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Higher Woodhill Mill - Page 1

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OS Map Ref SD 801 125


Higher Woodhill Mill was originally built as a cotton mill in 1792, for Richard Calrow, but following the cotton famine of 1861-1865 it was converted to paper making.
At first its power source was a small water wheel but a larger wheel was installed around 1850, and the ponds which are still visible are part of the reservoir which fed this wheel. Soon afterwards a steam engine was added to supplement the water wheel.
Higher Woodhill Mill was demolished around 1930.

Drawing of Higher Woodhill Mill circa 1870
This is a rather stylised drawing of Higher Woodhill Mill circa 1870, which was used as the letterhead on the firm's stationery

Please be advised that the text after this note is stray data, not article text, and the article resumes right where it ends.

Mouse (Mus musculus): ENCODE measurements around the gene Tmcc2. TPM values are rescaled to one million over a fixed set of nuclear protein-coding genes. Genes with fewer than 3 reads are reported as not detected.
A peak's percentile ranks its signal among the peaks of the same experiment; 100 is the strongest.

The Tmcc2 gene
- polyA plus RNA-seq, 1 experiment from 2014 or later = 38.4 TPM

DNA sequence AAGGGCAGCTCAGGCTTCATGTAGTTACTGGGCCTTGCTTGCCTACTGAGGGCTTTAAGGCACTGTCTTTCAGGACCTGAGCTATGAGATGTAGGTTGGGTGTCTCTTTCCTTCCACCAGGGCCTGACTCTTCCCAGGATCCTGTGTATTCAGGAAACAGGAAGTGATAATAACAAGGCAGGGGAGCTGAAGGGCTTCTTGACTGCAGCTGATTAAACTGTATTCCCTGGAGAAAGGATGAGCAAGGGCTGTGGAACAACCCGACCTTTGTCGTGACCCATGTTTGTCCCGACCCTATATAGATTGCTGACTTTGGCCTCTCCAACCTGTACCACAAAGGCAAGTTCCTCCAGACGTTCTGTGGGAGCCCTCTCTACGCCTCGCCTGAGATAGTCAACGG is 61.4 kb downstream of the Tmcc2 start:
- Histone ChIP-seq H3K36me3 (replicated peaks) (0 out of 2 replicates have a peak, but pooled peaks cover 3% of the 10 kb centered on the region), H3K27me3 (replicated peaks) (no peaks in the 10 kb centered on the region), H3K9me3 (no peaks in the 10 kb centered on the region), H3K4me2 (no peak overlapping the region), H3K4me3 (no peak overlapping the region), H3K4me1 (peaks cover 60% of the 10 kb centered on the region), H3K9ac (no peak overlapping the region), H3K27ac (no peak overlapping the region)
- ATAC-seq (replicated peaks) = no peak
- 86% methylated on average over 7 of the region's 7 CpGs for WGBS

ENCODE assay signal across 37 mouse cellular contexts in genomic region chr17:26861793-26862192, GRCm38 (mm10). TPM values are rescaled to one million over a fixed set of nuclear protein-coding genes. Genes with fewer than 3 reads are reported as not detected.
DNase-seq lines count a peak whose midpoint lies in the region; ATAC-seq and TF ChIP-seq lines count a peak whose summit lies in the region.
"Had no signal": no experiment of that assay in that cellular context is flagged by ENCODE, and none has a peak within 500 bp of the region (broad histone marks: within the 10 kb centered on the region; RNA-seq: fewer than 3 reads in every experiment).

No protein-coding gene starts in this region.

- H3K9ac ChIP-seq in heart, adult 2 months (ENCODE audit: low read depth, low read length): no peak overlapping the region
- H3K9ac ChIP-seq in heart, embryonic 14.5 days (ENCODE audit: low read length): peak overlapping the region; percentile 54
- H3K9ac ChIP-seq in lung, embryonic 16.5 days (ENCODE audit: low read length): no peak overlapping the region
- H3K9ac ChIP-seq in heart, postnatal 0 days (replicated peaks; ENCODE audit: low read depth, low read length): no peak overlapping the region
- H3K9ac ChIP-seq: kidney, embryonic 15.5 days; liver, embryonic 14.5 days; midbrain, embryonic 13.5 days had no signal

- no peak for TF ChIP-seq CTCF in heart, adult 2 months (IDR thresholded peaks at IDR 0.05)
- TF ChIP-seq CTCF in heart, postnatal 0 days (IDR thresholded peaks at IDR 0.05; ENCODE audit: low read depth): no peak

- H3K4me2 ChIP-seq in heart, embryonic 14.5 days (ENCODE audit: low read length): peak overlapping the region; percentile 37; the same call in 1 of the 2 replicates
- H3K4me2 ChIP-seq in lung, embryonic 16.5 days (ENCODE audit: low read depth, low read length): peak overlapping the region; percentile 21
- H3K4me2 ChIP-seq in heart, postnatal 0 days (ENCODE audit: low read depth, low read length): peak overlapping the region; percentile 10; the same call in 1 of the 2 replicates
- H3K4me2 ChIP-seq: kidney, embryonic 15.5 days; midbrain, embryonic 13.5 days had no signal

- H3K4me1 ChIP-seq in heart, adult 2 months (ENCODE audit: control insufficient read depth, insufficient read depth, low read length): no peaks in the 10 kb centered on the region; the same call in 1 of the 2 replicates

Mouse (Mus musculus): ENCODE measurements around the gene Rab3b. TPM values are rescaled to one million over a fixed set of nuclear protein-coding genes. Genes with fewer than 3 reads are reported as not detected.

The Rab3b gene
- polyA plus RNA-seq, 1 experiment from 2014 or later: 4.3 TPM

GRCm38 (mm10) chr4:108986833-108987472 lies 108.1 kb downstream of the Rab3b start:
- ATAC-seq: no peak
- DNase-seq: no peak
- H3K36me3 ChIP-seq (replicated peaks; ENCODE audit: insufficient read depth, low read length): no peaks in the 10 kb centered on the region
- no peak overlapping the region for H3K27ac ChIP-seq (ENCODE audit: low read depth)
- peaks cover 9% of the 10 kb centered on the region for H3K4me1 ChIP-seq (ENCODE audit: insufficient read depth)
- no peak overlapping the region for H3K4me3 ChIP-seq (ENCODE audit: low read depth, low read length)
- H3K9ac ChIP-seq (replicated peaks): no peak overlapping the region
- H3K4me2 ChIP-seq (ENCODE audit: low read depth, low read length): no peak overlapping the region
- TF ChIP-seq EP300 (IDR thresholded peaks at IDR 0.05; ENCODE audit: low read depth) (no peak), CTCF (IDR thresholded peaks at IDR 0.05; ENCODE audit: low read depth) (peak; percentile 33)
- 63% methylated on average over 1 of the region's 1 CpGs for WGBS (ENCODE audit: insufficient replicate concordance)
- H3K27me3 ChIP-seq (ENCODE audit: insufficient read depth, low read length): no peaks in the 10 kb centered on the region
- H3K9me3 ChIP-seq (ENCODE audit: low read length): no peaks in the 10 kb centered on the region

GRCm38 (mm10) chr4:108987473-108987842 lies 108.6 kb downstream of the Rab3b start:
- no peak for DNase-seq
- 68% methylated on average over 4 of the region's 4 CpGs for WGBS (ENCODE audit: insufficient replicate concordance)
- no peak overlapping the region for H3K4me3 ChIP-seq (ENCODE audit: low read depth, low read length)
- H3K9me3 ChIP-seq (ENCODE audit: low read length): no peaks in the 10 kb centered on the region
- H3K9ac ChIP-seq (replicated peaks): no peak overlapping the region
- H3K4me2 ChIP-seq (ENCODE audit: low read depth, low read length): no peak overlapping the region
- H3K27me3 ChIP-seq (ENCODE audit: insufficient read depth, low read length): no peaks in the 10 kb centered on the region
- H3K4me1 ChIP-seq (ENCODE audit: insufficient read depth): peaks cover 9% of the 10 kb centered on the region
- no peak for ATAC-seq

Higher Woodhill is in the area known as Burrs and can be reached along Woodhill Road from its junction with Crostons Road/Brandlesholme Road, or from the footpath starting in Dene Avenue, off Brandlesholme Road. To explore the grounds of the mill walk down the cobbled road on the right side of the iron sculpture on Woodhill Road.


The water supply for Higher Woodhill Mill was taken from the canal feeder which runs alongside, via a weir near neighbouring Burrs Mill and along this channel which passes through the remains of Burrs Mill.

Goit from canal feeder


The water was carried in an aqueduct across the river Irwell but although the abutments remain standing, the aqueduct itself has been replaced by this footbridge leading to the Burrs Activity Centre.

Former aquaduct


Part of the water channel, or 'goit' can still be seen, in line with the footbridge.

Remaining goit


This is one of the remaining reservoirs.
A good water supply was essential, and not only for the water wheel. It also fed the boiler and cooled the condenser of the steam engine, and was used in the paper-making process.

Reservoir


 

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